Yeshi – who is both south Asian and black – says her work is driven by a desire “to tell stories”. “I want to tell my own story but also the stories of other black and brown women, who like me, didn’t grow up seeing themselves represented in media and art”. Her recent graphics for BLM were prompted by a desire to “speak up” about the things she believes in. This did create some hesitation for Yeshi. “I was wary about creating anything because in no way am I an activist and I didn’t want to make something just for the sake of it,” she explains.
It can also be a mixed blessing, of course. Yeshi notes how “people don’t realize that these images belong to you” and that it’s “very difficult to control what happens to your work once it’s on social media”. “Next thing you know,’ she says, “someone is selling a T-shirt with your design on it.” Yeshi, like many other designers will be keeping an eye on how intellectual property laws evolve in the future.
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Anti-blackness is engrained deep across cultures and society. I’m half Pakistani and barely have a toe dipped into South Asian culture but South Asians have to do better at dismantling anti-blackness in their families and friends. Give up the desire to be close to whiteness. You can’t “earn” your way into being white by being a model minority. It’s up to you to confront your own internalized anti-blackness as well. Don’t ask a black person to educate you, do your own research. I’ve seen numerous sources going around the past few weeks, it’s not hard to search.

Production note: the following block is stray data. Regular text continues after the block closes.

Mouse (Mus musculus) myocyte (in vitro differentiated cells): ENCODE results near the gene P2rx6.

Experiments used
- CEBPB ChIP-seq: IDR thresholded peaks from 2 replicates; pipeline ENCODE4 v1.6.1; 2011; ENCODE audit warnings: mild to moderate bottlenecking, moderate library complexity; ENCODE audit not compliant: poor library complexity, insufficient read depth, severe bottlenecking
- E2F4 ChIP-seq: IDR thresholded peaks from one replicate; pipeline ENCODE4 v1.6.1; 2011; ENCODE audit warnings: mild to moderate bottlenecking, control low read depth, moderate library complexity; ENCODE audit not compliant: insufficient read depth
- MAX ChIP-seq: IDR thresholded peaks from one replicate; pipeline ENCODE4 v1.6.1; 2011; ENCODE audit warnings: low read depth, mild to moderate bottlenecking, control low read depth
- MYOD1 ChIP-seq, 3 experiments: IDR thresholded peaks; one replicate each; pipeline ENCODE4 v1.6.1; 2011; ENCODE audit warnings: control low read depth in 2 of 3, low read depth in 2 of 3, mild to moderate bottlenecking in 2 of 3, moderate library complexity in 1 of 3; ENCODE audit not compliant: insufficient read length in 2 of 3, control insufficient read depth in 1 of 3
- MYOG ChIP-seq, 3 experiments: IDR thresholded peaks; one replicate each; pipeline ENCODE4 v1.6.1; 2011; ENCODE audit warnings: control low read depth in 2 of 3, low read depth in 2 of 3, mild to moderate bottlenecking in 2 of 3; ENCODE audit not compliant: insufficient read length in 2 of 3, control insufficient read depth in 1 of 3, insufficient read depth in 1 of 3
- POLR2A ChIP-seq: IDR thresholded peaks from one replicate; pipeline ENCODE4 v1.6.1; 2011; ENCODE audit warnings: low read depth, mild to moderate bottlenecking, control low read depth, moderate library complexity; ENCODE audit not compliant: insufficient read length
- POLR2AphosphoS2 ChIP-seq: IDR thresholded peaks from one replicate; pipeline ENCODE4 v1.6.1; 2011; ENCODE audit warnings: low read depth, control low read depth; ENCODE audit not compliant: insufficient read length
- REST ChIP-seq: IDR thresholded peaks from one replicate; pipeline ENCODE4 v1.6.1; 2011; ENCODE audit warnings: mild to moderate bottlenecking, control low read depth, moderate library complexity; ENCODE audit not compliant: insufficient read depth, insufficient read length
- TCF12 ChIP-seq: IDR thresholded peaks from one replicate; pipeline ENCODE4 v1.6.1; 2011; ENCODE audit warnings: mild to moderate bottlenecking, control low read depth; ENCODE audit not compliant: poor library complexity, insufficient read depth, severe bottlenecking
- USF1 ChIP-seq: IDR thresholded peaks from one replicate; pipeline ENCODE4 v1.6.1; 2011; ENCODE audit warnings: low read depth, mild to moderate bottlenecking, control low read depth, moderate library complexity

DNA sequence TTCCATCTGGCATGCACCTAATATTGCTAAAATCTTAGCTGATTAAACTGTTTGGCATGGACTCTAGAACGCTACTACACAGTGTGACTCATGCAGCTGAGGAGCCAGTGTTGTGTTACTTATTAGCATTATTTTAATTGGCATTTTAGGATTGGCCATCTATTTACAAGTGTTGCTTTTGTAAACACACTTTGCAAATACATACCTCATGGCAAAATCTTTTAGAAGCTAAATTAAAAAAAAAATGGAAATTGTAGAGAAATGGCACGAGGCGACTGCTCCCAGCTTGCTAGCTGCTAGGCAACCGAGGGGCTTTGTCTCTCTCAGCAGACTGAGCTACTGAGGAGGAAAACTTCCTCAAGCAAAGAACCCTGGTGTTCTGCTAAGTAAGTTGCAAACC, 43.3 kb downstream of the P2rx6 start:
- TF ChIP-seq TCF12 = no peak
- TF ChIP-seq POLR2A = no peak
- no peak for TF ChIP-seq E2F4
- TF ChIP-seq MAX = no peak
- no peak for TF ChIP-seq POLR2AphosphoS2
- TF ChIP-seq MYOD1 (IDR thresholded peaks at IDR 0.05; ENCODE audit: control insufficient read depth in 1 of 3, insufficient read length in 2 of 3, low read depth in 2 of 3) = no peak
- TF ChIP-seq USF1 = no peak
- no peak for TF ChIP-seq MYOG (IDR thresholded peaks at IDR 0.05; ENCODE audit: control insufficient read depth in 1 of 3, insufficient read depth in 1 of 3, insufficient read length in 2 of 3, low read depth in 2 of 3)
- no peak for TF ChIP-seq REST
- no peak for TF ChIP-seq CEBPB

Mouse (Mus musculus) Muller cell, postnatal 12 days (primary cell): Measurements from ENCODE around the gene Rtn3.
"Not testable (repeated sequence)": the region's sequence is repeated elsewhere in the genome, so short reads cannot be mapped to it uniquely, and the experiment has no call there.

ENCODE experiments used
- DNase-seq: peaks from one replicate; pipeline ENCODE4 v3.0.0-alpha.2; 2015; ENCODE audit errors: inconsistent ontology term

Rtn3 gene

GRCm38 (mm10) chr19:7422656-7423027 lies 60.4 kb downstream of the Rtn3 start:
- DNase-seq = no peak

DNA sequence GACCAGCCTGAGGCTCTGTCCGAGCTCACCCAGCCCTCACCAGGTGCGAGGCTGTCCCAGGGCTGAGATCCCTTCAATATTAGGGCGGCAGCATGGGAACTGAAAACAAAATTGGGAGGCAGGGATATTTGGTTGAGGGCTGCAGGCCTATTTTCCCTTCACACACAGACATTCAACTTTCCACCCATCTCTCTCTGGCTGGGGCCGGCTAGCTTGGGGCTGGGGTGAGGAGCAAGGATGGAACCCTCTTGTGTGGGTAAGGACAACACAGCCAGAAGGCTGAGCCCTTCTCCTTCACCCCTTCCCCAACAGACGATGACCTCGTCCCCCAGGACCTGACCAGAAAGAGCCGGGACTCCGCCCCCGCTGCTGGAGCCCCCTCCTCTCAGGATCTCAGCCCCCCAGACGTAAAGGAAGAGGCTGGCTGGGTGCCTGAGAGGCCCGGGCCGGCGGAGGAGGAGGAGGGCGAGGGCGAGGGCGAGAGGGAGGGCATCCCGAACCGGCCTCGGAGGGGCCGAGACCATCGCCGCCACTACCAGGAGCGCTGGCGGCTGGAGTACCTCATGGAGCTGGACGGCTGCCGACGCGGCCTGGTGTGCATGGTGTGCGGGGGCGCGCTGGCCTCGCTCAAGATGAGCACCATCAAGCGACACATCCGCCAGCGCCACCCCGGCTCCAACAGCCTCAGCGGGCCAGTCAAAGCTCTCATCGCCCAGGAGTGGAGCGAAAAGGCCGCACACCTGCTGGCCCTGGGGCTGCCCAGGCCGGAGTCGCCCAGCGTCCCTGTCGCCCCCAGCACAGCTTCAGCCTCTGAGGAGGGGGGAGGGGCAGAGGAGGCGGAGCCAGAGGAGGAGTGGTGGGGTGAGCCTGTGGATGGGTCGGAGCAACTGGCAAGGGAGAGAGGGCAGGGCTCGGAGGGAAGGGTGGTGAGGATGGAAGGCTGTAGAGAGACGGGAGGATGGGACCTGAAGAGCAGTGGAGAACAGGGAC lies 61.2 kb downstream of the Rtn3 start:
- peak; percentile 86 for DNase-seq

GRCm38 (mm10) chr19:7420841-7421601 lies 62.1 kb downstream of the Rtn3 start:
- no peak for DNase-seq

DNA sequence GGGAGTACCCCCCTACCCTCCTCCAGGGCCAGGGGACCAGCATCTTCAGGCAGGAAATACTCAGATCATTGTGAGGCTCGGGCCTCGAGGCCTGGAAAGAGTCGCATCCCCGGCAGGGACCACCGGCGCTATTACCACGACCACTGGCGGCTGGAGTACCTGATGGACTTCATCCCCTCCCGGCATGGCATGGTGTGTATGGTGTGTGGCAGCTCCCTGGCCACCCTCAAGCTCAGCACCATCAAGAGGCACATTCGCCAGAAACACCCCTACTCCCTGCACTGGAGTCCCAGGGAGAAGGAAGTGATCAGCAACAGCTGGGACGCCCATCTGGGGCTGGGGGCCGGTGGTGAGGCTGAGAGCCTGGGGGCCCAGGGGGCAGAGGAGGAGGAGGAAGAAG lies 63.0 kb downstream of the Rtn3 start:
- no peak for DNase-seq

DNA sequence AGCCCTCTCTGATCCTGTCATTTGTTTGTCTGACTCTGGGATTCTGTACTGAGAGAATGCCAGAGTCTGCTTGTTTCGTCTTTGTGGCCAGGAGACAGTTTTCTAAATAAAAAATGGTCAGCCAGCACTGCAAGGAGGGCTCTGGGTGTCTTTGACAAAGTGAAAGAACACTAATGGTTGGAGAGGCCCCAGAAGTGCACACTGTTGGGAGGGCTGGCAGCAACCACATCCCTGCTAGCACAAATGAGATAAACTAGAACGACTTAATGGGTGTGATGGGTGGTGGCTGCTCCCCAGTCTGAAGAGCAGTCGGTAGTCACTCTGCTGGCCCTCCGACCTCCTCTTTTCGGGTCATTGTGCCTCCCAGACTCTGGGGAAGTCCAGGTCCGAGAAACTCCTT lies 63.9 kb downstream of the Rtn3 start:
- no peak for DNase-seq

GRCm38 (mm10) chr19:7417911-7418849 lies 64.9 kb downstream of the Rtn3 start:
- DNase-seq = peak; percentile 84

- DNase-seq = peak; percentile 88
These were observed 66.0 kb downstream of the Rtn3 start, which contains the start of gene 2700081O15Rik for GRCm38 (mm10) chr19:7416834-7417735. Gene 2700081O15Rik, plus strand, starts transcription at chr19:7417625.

There are other, more formal resources available to highlight the work of designers from underrepresented backgrounds. Blacks Who Design is a directory for black creatives (divided by sectors of design, from graphics to UX). Drawing While Black is focused on illustration, though branches out to other fields. While these directories are useful and wide-ranging – many of the designers in this article are featured – there is also a concern that black designers may only be commissioned for work relating to race.
“People are absolutely sharing without thinking”
Of course, a graphic design or visual becoming popular online does not necessarily lead to change, and social media-led activism (or ‘clicktivism’) is often criticised for its superficiality. It was recently echoed by Greg Bunbury, the designer who created London’s ‘I can’t breathe’ poster in honour of Eric Garner in 2014. He recently updated the design for George Floyd, and spoke to Design Week about how the BLM movement must not “stop with an image” – it requires active engagement.
“People are absolutely sharing without thinking,” Yeshi agrees. It is a limitation of graphic design: “It’s easy to feel like you’re helping in some way by engaging with a graphic but most of the time all you’re really doing is making yourself feel better and trying to show the people around you care”. The work for white people and people of colour, she says, is to “keep protesting, keep donating and keep confronting the biases that we all inherently have within us”. It is not a surprise then, that these graphics now go beyond the Black Lives Matter slogan, and provide more in-depth information or precise call-to-actions.
The design industry (and many others) will likely be looking at this moment and wondering whether it will lead to lasting and meaningful change. Brands have been criticised for jumping on the bandwagon or worse, tone-deaf lip service to BLM. And diversity at an industry level will require inclusion at senior level, not just hiring more “black designers for campaigns”, Yeshi says. She adds: “Hire us even when it’s not popular and when you aren’t trying to make your company look good.”